Created in a bygone era when the Distillery still malted its barley onsite, the smoky, balanced spirit of cask No. 3 was distilled on Tuesday, 25th November 1975, and laid down to age in two separate casks – a bourbon and an Oloroso sherry. Those casks were patiently matured by generations of Ardbeg’s skilled warehouse workers over 38 years. Then Ardbeg’s acclaimed Director of Whisky Creation, Dr Bill Lumsden, decided to marry the two casks, creating an even more extraordinary single malt. On 31st March 2014, he transferred their whisky into a single refill Oloroso butt, selected to give only the subtlest of wood influence. There it has remained ever since. Today, more than 46 years after its story began, this single malt is a smorgasbord of sherried, smoky aromas and rich, elegant tastes.

Over the next five years, Ardbeg will continue to mature Cask No. 3 in a secure location on Islay for its owner Every year, she will receive 88 bottles from the cask. By 2026, this Ardbeg enthusiast will possess a unique vertical series of rare Ardbegs from 1975, aged 46, 47, 48, 49 and 50 years old.

Dr. Bill

Dr Bill Lumsden, who will oversee the cask’s ongoing maturation, said: “Cask No. 3 is an extraordinary taste of Ardbeg’s past. Its aromas are nutty, herbal and smoky, while its tastes of tar, espresso coffee and spearmint have an astonishing finesse for a whisky of such age. So little stock survives from this era, that this cask really is one of a kind. And its complex flavours are testament to the extraordinary skill of the Ardbeg team who have cared for it over the decades. I look forward to exploring how it continues to evolve over the next five years.”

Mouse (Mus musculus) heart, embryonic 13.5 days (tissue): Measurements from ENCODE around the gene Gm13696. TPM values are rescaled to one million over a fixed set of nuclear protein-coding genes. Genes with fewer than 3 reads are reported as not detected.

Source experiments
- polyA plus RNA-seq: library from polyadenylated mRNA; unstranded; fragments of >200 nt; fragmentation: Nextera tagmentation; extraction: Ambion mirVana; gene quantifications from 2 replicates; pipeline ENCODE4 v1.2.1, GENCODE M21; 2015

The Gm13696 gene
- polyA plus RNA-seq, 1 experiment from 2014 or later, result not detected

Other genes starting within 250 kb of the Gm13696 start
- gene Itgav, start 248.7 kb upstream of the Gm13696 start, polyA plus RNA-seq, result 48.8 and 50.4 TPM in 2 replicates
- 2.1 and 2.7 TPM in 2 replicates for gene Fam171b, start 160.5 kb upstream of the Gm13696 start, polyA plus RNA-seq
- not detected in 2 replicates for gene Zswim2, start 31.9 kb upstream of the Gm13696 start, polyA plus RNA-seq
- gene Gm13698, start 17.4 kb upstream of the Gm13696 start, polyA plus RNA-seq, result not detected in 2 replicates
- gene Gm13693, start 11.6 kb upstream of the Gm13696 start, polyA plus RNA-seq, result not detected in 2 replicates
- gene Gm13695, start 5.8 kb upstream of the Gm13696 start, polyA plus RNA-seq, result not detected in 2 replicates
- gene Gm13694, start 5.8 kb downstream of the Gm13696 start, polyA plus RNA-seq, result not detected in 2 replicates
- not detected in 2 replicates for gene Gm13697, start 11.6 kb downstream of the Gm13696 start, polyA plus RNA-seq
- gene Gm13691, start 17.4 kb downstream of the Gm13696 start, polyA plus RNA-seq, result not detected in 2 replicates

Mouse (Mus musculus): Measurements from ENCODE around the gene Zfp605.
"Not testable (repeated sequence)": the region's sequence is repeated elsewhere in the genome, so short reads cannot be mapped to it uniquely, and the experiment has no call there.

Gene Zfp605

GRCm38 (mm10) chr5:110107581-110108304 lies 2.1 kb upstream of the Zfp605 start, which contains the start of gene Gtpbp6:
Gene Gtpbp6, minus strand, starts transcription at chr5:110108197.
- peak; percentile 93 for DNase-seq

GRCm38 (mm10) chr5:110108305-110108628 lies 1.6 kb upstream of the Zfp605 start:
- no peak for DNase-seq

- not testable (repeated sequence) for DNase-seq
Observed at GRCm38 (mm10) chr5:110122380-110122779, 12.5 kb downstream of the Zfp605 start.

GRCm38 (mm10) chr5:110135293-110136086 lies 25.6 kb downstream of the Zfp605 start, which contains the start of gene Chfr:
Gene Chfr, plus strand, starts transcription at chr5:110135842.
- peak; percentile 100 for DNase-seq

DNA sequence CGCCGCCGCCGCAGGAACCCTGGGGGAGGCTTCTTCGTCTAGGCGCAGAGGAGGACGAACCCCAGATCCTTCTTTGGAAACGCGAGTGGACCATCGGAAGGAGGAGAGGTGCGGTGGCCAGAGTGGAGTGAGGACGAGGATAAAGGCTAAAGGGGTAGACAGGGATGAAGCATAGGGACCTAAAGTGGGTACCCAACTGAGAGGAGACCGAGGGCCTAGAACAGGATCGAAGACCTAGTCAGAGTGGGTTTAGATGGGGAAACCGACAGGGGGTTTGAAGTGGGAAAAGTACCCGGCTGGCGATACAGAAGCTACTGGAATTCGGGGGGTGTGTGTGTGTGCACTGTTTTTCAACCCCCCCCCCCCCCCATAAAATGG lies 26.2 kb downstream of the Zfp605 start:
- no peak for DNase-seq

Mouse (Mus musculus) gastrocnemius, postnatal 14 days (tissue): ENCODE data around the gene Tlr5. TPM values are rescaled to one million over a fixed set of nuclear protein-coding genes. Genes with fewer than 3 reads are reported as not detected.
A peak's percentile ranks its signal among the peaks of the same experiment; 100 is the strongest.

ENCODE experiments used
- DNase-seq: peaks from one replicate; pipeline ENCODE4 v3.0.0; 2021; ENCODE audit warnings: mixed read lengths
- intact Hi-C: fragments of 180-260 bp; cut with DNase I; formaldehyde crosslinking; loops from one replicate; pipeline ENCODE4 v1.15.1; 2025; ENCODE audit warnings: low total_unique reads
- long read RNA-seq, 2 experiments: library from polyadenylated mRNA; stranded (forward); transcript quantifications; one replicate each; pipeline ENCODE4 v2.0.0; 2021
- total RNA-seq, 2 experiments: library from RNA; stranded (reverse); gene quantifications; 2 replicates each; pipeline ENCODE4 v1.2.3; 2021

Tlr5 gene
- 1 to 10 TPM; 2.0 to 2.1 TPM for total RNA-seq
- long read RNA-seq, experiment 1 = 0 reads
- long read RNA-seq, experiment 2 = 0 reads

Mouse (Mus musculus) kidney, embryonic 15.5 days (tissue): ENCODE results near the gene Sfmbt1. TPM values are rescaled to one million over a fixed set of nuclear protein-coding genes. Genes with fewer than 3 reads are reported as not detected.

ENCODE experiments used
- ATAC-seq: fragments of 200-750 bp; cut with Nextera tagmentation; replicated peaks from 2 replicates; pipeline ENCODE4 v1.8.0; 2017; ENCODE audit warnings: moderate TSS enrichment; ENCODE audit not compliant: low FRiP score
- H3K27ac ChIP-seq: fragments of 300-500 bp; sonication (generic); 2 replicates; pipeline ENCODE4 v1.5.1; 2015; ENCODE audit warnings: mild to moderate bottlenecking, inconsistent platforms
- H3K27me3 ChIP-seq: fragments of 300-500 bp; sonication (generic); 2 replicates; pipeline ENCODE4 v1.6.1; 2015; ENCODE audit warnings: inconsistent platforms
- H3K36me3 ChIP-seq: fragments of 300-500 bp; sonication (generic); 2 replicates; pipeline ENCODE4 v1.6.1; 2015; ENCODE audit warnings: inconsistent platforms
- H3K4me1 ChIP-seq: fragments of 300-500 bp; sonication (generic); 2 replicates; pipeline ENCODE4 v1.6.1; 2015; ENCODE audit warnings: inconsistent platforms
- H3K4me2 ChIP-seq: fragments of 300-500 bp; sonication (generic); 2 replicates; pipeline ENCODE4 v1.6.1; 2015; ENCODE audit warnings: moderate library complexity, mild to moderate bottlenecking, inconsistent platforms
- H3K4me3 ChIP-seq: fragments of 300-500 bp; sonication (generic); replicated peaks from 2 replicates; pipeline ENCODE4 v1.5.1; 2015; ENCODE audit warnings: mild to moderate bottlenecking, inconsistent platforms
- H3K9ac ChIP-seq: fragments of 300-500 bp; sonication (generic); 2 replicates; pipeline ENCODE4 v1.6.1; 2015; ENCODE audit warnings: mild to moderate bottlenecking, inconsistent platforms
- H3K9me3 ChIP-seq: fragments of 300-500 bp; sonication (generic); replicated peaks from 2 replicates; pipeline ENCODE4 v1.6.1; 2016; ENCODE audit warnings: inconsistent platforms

Industry experts hailed the sale as a demonstration of Ardbeg’s appeal, and the investment value of single malt Scotch. Author and world-renowned whisky expert Charles MacLean MBE said: “This truly unique whisky is a remarkable piece of liquid history – an evocative taste of what Ardbeg was like when it malted its own barley. Many old whiskies can go flat with age. But Cask No. 3 is a really lovely whisky, hugely complex, still having vitality after nearly half a century.”

On Ardbeg’s draw for collectors, he added: “The factors which make a particular whisky investable are threefold: rarity, flavour and variety. And collectors do love Scotch, because of the provenance and history. Furthermore, there is a keen interest in smoky Islay whiskies. And Ardbeg is particularly rare – there just aren’t many bottlings of this age out there. While £16million seems a breathtaking price for a cask of whisky, £36,000 per bottle is not unexpected for whiskies of that age and rarity.”